COVID-19 has shifted the Navy’s modernization priorities to the cloud

A Navy systems technician looks over the Port of Los Angeles at the approach of USS America. (U.S. Navy / MC1 Christopher Okula)

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If you asked CIO Aaron Weis a year ago about the Department of the Navy‘s biggest need for modernization, he would’ve told you it’s the network. But now, in the middle of a global pandemic, the service has quickly shifted priorities, placing cloud at the top of its list.

“Life has intervened,” Weis said Wednesday at AFCEA’s virtual Naval IT Day.

Despite the network being “foundational” to the Navy‘s IT needs and serving as the “central nervous system” to modernize on top of, “that network activity has shifted right” — meaning the timeline has been delayed — while the need for the cloud has become more pressing, he said.

“We have to look at how do we drive forward given where we’re at,” Weis said. “And so because of that reality, I believe the next step, and really an ideal kind of entry point here for modernization, is to shift to cloud.”

He said the Navy is “on the cusp” of releasing a “pretty comprehensive” cloud memo to guide migration across the department. That memo will “outline our approach between the Navy and Marine Corps how we’re going to leverage cloud capability, and that will form a pretty important set of guardrails that will help guide CIO and acquisition to go exercise capability.”

Ideally, the Navy would instead be focused on getting the network “tuned to the nines” and then build a cloud architecture out on top of that, Weis said. But with the urgent and prolonged move to telework during the pandemic, the need for enterprise cloud and cloud-enabled productivity applications has “shifted left.”

And now the Navy must figure out how to sustain that telework posture in the long-term. While the Department of Defense has provided the Microsoft Teams-based Commercial Virtual Remote (CVR) too during the pandemic — with some 200,000 sailors and Marines using it over the last seven months —it won’t be around forever.

Weis called that CVR platform a “pathfinder” for the Department of the Navy: “It’s shown us the potential value of it, it’s shown us the challenges of our architecture, it’s provided a forum to have a cybersecurity-based discussion around how we secure that, and it’s provided a launchpad to us having conversations based around zero trust. And that’s been a healthy iteration for us.”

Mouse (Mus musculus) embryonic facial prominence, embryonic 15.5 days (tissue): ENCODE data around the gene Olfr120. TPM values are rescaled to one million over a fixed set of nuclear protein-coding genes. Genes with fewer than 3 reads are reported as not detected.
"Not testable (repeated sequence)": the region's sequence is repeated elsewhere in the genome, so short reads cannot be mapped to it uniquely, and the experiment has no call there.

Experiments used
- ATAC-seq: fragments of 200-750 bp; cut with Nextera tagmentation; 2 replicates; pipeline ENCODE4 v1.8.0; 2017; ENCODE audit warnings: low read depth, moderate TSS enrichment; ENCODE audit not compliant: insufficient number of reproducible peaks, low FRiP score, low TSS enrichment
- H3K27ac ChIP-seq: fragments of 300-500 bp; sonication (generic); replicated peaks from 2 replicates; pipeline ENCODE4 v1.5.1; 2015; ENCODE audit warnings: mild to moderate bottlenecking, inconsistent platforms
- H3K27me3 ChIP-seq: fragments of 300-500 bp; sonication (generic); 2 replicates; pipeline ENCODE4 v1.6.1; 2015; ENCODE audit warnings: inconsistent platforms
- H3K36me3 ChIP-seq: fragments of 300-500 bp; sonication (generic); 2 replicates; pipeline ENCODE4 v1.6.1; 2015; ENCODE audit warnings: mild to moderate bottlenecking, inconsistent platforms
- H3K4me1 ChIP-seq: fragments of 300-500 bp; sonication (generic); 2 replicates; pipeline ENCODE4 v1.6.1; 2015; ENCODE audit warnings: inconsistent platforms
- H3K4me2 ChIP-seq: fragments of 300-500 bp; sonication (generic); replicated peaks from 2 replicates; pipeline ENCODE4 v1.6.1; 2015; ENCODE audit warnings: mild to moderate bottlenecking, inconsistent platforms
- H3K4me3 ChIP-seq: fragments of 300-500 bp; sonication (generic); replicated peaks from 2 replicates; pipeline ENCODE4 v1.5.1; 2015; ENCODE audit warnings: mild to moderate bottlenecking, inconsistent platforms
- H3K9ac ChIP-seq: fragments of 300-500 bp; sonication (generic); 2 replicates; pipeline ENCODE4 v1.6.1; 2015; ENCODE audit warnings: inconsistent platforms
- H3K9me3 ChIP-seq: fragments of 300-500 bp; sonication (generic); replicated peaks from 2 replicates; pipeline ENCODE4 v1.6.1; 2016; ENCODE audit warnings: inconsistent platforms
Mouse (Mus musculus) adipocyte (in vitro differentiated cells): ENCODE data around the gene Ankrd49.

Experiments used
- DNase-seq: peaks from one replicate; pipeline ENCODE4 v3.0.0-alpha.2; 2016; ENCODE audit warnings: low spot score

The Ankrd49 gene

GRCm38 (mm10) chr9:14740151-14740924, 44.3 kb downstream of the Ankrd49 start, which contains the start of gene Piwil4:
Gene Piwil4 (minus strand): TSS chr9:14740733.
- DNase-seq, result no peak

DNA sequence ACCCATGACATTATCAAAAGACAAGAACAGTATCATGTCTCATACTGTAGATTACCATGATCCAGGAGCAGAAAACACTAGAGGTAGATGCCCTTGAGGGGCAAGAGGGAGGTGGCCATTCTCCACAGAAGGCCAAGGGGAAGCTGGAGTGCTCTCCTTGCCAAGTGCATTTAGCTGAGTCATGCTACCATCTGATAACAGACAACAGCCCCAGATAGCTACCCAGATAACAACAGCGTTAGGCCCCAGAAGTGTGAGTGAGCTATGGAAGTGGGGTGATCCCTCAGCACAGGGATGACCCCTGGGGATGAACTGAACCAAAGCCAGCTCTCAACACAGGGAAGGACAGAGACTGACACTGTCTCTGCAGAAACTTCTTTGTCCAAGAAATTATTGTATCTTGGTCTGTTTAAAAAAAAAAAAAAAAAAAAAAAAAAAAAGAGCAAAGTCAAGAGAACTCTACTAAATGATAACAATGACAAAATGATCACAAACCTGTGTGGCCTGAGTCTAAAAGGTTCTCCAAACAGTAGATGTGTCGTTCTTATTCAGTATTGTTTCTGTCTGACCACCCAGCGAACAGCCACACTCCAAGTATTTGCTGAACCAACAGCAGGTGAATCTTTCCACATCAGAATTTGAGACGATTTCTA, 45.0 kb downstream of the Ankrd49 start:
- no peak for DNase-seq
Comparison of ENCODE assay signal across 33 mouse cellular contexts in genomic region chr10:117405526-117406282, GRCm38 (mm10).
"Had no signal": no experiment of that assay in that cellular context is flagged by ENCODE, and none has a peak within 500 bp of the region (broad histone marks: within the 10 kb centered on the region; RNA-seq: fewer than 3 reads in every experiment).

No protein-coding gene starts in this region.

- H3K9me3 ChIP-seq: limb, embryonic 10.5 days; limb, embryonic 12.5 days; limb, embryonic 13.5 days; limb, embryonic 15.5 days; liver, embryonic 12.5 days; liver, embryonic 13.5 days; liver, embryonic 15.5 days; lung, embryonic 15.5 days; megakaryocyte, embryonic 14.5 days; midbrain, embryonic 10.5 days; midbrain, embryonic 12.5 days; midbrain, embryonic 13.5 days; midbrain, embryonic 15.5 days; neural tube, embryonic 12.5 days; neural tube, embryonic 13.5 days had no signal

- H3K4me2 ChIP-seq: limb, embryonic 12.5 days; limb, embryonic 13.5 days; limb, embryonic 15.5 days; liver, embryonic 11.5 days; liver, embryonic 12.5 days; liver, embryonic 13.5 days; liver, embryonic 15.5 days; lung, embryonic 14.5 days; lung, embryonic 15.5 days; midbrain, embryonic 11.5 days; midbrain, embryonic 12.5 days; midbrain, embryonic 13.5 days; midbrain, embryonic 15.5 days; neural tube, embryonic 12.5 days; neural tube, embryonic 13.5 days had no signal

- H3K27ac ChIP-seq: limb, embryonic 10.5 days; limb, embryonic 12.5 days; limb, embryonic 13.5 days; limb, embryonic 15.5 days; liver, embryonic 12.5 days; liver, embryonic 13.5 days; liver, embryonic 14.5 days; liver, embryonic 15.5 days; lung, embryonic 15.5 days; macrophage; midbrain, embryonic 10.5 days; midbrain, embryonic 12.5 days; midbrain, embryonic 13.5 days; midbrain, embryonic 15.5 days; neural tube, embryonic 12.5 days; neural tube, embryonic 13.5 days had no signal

But with DOD signaling that it will eventually scale down the operation of the CVR environment, the Navy is looking now at “how to build on that CVR experience to deploy the robust, end-state tools that we’re going to use going forward,” Weis said.

And there’s lots of room to build on that he said: “This is not just about, you know, mail and chat and sharing and collaboration activities. This is just an entry point. It’s an insertion point. And to use kind of a hacker term, this is where we enter and then we will move laterally based on that entry point” to new opportunities in the cloud.

So instead of modernizing the network and migrating to the cloud on top of that, the Navy is now pivoting to do the opposite.

“As we insert with cloud-enabled technology and move laterally, we will open a series of doors. And as we walk through those doors, we will march towards that cloud-enabled enterprise,” Weis said. “It will inform then the eventual network transformation that’s going to happen. And so there will be a natural segue into the network modernization.”

Weis said he sees the Navy at a major modernization inflection point because of these new shifts. “If we can find a way to exercise those — [a] shift left and shift right of enterprise cloud transition and the modernization of our network infrastructure — we will set the Navy and Marine Corps up for what I think will be a generational jump,” he said. “And it will allow those who follow us for years to come to really build on.”

Of course, with the Navy talking about the need to adopt cloud, it brings to mind DOD’s Microsoft-supported Joint Enterprise Defense Infrastructure (JEDI) cloud as a natural infrastructure to support that move. Despite the uncertainty of when JEDI will ever be operational as the acquisition is perpetually held up in legal disputes, Weis said he’s excited by the possibility of using it for the Navy at the tactical edge.

“When we think about tactical level cloud, there’s no better use case for tactical edge cloud than a ship afloat or an expeditionary Marine force,” he said. “I mean, we are kind of the use case for tactical edge cloud. I think everyone sees the potential.”

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Aaron Weis, Cloud, Commercial Virtual Remote, Department of Defense (DOD), Department of Navy, Joint Enterprise Defense Infrastructure (JEDI), Marine Corps, Modernization, Navy, network
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